Spiff Carner and Fred Brooks took over for Don Imus on True Oldies 106.7 this morning, moving from afternoons. I sampled the first hour.
“We can now officially say you are getting out of bed with Spiff and Fred!” Fred said. (right)
“We are open for business!” said Spiff (left.)
Then the guys just played songs with no talk at all from 6:02 a.m. until 6:13 a.m. First song of the morning: “Love Me Do” by the Beatles (No. 1 in 1964) followed by “Cracklin’ Rose” by Neil Diamond (No. 1 in 1970) , “Oh How Happy” by The Shades of Blue (No. 12 in 1966) and “Lady Willpower” by Gary Puckett & the Union Gap (No. 2 in 1968).
The pair came back with weather, then took some congratulatory calls from fans. Most were pretty generic but they got one guy who did reference Imus.
“Archaeologists are waking up having to find that old fossil Imus,” he said.
“They have to dig somewhere else,” Fred said.
“I’ve been listening to him for 30 years,” the caller added. “He was spot on but the last few years, he’s been going downhill. I’m glad you changed and I hope you do well.”
“Fossils? We’re getting there,” Fred said.
“I thought he was talking about us!” Spiff added.
Then ads starting at 6:16 a.m. At 6:18 a.m., there was a gap of silence for 20 seconds and an inadvertent clip from a call. In other words, minor technical problems. But that’s to be expected the first hour. Among the advertisers in the first six-minute stopset: McDonald’s, allergy remedy Asterpro and Credit Guard of America.
6:22 a.m.: “My Music” Loggins & Messina. (Peaked at No. 13 in 1973)
6:25 a.m.: “Did You Ever Have to Make Up Your Mind” Lovin’ Spoonful (No. 2 in 1966)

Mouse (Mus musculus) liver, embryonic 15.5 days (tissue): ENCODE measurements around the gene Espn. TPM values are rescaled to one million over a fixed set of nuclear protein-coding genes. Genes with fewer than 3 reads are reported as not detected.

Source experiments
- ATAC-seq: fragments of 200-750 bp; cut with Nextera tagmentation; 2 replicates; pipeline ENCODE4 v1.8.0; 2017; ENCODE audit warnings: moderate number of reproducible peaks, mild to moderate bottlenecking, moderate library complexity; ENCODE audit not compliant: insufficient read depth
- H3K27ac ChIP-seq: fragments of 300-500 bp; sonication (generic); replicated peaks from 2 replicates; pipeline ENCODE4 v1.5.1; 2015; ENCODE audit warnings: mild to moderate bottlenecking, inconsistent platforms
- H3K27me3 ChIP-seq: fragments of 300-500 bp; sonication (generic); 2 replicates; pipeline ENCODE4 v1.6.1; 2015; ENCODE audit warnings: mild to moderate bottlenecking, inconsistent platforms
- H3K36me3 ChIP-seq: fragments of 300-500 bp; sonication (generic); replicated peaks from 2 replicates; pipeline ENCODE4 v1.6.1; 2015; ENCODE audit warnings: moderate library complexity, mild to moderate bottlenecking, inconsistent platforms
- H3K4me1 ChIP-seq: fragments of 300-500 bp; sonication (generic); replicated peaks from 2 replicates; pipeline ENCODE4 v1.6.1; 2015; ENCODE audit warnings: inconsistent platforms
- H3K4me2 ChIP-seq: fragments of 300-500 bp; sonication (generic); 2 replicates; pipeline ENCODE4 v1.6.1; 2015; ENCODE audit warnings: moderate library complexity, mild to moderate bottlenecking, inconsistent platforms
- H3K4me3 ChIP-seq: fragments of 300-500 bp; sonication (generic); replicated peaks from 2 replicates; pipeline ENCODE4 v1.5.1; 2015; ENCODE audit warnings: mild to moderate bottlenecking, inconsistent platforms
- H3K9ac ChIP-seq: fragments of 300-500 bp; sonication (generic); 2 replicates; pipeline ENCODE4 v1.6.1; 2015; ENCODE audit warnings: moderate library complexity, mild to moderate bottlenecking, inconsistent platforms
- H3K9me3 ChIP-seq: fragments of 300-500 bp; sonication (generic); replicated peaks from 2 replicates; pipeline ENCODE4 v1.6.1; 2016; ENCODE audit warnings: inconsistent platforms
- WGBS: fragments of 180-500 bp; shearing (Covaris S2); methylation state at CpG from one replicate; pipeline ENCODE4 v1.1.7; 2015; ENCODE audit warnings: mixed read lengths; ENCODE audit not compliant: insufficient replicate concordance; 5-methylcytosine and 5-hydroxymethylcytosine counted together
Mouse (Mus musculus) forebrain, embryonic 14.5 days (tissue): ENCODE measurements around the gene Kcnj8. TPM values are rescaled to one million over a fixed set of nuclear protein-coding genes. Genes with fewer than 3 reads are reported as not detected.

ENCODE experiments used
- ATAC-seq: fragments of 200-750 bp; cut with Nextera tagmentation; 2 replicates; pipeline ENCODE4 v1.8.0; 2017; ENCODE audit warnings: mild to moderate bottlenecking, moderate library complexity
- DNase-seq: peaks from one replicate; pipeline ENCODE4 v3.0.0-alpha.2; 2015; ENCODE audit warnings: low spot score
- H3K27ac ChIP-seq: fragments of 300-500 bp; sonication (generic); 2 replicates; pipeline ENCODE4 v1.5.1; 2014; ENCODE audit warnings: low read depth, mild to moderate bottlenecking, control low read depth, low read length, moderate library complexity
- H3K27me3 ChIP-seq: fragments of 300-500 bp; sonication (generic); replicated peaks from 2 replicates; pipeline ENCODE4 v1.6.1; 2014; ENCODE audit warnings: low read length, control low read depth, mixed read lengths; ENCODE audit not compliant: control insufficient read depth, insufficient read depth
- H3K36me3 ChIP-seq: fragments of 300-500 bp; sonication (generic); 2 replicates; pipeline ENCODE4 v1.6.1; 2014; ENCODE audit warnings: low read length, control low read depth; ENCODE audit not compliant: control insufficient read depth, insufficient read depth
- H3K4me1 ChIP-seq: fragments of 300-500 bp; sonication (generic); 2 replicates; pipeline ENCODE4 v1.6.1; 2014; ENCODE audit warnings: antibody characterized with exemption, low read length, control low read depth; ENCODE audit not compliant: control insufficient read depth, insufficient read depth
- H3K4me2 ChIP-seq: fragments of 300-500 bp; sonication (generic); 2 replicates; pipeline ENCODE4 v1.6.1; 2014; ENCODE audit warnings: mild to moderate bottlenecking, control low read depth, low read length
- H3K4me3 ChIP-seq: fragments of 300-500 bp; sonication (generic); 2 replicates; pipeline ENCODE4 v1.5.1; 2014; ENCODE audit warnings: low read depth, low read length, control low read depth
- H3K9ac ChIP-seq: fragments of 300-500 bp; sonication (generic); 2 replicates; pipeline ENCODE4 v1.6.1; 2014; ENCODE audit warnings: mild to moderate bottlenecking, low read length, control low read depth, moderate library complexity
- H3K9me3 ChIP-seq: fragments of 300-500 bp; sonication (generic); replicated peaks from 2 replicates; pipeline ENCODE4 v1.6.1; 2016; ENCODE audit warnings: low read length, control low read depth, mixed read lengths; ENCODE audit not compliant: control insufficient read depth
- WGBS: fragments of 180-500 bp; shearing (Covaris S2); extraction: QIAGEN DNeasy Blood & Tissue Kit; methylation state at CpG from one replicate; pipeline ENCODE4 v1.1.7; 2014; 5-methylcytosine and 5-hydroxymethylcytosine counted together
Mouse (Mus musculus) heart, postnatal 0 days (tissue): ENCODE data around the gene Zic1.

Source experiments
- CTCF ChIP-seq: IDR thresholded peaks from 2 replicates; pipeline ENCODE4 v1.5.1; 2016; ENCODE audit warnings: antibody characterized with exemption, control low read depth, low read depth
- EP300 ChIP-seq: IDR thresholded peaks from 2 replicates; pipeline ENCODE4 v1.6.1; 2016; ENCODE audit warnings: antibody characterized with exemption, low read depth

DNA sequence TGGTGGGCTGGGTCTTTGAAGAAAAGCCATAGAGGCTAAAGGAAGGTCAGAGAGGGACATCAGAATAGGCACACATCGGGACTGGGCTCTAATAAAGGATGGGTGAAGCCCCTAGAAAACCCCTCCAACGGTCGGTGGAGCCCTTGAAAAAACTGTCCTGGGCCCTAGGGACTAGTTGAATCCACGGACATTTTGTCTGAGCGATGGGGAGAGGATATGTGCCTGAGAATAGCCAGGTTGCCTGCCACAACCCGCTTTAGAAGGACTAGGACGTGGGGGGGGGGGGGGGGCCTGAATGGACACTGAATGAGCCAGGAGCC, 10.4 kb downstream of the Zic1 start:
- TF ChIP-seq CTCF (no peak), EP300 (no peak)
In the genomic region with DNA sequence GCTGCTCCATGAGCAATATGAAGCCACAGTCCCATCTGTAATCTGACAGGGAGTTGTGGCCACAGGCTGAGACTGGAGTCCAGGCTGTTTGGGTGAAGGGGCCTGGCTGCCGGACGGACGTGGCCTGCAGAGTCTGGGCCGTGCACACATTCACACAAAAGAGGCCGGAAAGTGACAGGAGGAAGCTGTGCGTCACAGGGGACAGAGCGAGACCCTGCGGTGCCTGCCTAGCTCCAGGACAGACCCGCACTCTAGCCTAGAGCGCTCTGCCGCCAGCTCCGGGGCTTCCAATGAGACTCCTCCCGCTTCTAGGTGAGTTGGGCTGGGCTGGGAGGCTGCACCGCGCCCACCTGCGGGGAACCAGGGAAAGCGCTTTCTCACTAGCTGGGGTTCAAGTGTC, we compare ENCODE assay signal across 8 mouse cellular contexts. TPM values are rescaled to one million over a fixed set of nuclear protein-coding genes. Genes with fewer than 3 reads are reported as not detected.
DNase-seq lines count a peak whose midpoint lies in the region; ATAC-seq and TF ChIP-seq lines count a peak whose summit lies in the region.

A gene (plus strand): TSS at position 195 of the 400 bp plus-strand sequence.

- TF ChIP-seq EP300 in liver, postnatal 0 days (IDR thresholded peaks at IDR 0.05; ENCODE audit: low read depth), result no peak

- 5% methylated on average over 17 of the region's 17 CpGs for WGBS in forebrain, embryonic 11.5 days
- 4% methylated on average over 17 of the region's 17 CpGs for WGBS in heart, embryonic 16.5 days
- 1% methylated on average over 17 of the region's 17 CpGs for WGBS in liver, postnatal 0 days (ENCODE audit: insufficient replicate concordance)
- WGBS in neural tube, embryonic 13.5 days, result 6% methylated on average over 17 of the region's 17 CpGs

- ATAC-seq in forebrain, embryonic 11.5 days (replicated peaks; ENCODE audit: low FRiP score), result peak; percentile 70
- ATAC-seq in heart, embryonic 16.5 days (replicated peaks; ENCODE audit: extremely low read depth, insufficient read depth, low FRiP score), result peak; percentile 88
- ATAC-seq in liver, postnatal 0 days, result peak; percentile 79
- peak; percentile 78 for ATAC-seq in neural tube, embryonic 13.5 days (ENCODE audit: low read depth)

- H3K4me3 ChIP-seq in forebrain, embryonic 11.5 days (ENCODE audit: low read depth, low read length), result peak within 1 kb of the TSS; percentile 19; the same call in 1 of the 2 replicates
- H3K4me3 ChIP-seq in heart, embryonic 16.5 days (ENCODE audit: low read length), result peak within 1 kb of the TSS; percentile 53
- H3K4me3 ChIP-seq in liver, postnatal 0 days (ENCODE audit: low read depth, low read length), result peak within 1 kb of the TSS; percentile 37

6:27 a.m.: “Uptown Girl” Billy Joel (No. 3 in 1983 – a relatively recent song for the station but it sounds older)
6:30 a.m.: A quick music news rundown by Freddy, traffic and weather. Lou Gramm of Foreigner is recording again after an illness, the Beatles won Best New Artist at the Grammys in 1965 and David Crosby was arrested again for drugs. (Oh, and Al Green is 63 and Bill Conti of “Gonna Fly Now” fame is 67.)
6:32 a.m.: Fred does an endorsement for a crabgrass preventer Top Turf, followed by Tax Relief USA. Walmart, OnStar, Home Depot and Match.com
6:36 a.m.: “Big Girls Don’t Cry” Four Seasons (No. 1 in 1962)
6:38 a.m.: “Soulful Strut” Young-Holt Unlimited (No. 3 in 1968)
6:41 a.m.: “You Don’t Mess Around With Jim” – Jim Croce (No. 8 in 1972)
6:44 a.m.: “Don’t You Care” The Buckinghams (No. 6 in 1967)
6:46 a.m.: Freddie and Spiff give away tickets to a Yaarab Shrine Circus. Then traffic by Greg Talmadge.
6:48 a.m.: A third ad stopset: The Happy Hocker Jewelry & Loan in Sandy Springs (Yes, a pawn shop!), Goody’s Powder, Freescore123.com (credit reports for free), the Atlanta Union Mission thrift stores
6:52 a.m.: “Sweet Mary” Wadsworth Mansion (one-hit wonder in 1971, peaking at No. 7)
6:54 a.m.: “Suavecito” Malo (top 20 hit in 1972)
Brief intro to the next song by Freddie.
6:57 a.m.: “Rescue Me” Fontella Bass (No. 4 in 1965)
The hour’s tally: 14 songs, three ad stopsets for about 15 minutes and four breaks for talk by Spiff and Fred (one intro, one to take calls, one to provide entertainment news and one to give away tickets).
True Oldies had a bit of a split personality when it launched a year ago when it launched with an all-talk Imus in the morning followed by music the rest of the day. It hired its only local jocks soon after, Spiff (formerly of the Randy & Spiff show on three different stations) and Fred (who had a long run at various radio stations in the Midwest.)
Near the end of 2008, True Oldies began incorporating music into the morning show, chopping up the Imus show. That ultimately displeased the Imus acolytes but didn’t exactly satisfy many oldies fans either. So it was all good when Citadel, which felt obligated last year to place Imus on an Atlanta affiliate since it owns his syndication, found an AM station willing to take Imus (1160/WCFO-AM).
Spiff’s former on-air partner Randy Cook now competes against him on 640/WGST-AM.
The music mix, programmed by legendary jock Scott Shannon out of New York, is far deeper than that of Fox 97.1 before it ended earlier this decade and Cool 105.7, which aired from 2003 to 2005. Atlanta went three years without a major FM signal oldies station until Citadel swapped country station the Eagle to oldies in February, 2008.